Marriage: What Does Love Have To Do With It?

A depiction of an arranged marriage between Louis XIV of France and Maria Theresa of Spain.

An arranged marriage between Louis XIV of France and Maria Theresa of Spain.


To people born and raised in modern-day Western societies, marrying for love is considered a given. After all, doesn’t everyone marry for love? Well, no. Actually, the idea of marrying for love is a rather modern concept. . . . . . . . . . . . . . . . . . . . . . . . . . . . . . . . . . . . . . . . . . . . .

Ghose (2013) writes, “Marriage is a truly ancient institution that predates recorded history. But early marriage was seen as a strategic alliance between families, with the youngsters often having no say in the matter.”

Gallagher (2002) states, “In every complex society governed by law, marriage exists as a public legal act and not merely a private romantic declaration or religious rite.”

Brake (2012) writes, “While the contemporary Western ideal of marriage involves a relationship of love, friendship, or companionship, marriage historically functioned primarily as an economic and political unit used to create kinship bonds, control inheritance, and share resources and labor. Indeed, some ancients and medievals discouraged ‘excessive’ love in marriage.”

Coontz (2005) explains the historical separation of love and marriage:

For most of history it was inconceivable that people would choose their mates on the basis of something as fragile and irrational as love and then focus all their sexual, intimate, and altruistic desires on the resulting marriage. In fact, many historians, sociologists, and anthropologists used to think romantic love was a recent Western invention. This is not true. People have always fallen in love, and throughout the ages many couples have loved each other deeply.

But only rarely in history has love been seen as the main reason for getting married. When someone did advocate such a strange belief, it was no laughing matter. Instead, it was considered a serious threat to social order.

In some cultures and times, true love was actually thought to be incompatible with marriage.

Marrying for love would have been bewildering to occupants of medieval Europe, because they considered love to be something taking place outside of marriage, as Coontz (2005) explains:

But for centuries, noblemen and kings fell in love with courtesans rather than the wives they married for political reasons. Queens and noblewomen had to be more discreet than their husbands, but they too looked beyond marriage for love and intimacy.

This sharp distinction between love and marriage was common among the lower and middle classes as well. Many of the songs and stories popular among peasants in medieval Europe mocked married love.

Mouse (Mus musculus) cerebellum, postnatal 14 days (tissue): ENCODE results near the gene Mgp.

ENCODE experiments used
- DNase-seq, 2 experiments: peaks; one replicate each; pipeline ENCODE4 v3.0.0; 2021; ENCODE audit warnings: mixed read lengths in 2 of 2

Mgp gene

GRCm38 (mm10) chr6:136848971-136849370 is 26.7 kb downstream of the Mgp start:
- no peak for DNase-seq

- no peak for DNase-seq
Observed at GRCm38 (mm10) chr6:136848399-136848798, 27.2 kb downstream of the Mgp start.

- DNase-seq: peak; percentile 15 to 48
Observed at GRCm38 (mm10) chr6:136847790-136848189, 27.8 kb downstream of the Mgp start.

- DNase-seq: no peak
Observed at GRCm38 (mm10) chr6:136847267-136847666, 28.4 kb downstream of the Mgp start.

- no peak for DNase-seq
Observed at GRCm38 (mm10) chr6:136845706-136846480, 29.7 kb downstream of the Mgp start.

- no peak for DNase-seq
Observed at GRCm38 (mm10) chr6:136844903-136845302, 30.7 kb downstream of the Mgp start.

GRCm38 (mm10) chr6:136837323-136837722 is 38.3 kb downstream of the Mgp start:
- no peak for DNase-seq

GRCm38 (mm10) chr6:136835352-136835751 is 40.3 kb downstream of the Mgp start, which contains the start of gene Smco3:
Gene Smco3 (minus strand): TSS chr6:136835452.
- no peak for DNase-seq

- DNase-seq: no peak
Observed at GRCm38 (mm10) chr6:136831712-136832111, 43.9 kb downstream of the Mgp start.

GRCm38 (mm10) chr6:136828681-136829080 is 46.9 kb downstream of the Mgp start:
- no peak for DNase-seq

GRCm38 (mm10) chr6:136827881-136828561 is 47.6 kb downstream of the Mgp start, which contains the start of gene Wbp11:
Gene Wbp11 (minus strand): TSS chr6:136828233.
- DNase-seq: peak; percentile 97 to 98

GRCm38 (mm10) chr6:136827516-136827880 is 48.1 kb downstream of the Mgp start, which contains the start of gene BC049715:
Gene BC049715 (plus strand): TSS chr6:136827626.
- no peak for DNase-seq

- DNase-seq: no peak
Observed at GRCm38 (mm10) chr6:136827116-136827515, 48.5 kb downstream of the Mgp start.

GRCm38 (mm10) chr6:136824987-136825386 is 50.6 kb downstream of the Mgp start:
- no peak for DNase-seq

Over time, the reason that people married changed as the benefits of marriage changed. Marrying “for love” became more popular when copulation without procreation became possible, as The Week magazine describes:

The rise of effective contraception fundamentally transformed marriage: Couples could choose how many children to have, and even to have no children at all. If they were unhappy with each other, they could divorce — and nearly half of all couples did. Marriage had become primarily a personal contract between two equals seeking love, stability, and happiness. This new definition opened the door to gays and lesbians claiming a right to be married, too.

With marriage becoming more about love than procreation, the concept of any adult marrying any other adult has become the rule in Western societies, not the exception.

What does love have to do with marriage? In ancient times, nothing; in modern times, everything.


Cross-posted at The Moderate Voice.

References:

Brake, E. (2002). Marriage and Domestic Partnership, The Stanford Encyclopedia of Philosophy (Fall 2012 Edition), Edward N. Zalta (ed.). Retrieved from http://plato.stanford.edu/entries/marriage/

Coontz, S. (2005). Marriage, a History. New York: Penguin Group. Retrieved from http://www.stephaniecoontz.com/books/marriage/chapter1.htm

Gallagher, M. (2002). What is Marriage For? The Public Purposes of Marriage Law. Louisiana Law Review, Volume 62, Number 3. Retrieved from http://digitalcommons.law.lsu.edu/cgi/viewcontent.cgi?article=5933&context=lalrev

Ghose, T. (2013). History of Marriage: 13 Surprising Facts. LiveScience. Retrieved from http://www.livescience.com/37777-history-of-marriage.html

How marriage has changed over centuries. The Week, June 1, 2012. Retrieved from http://theweek.com/articles/475141/how-marriage-changed-over-centuries

Image Source: https://upload.wikimedia.org/wikipedia/commons/6/64/Lodewijk_XIV-Marriage.jpg

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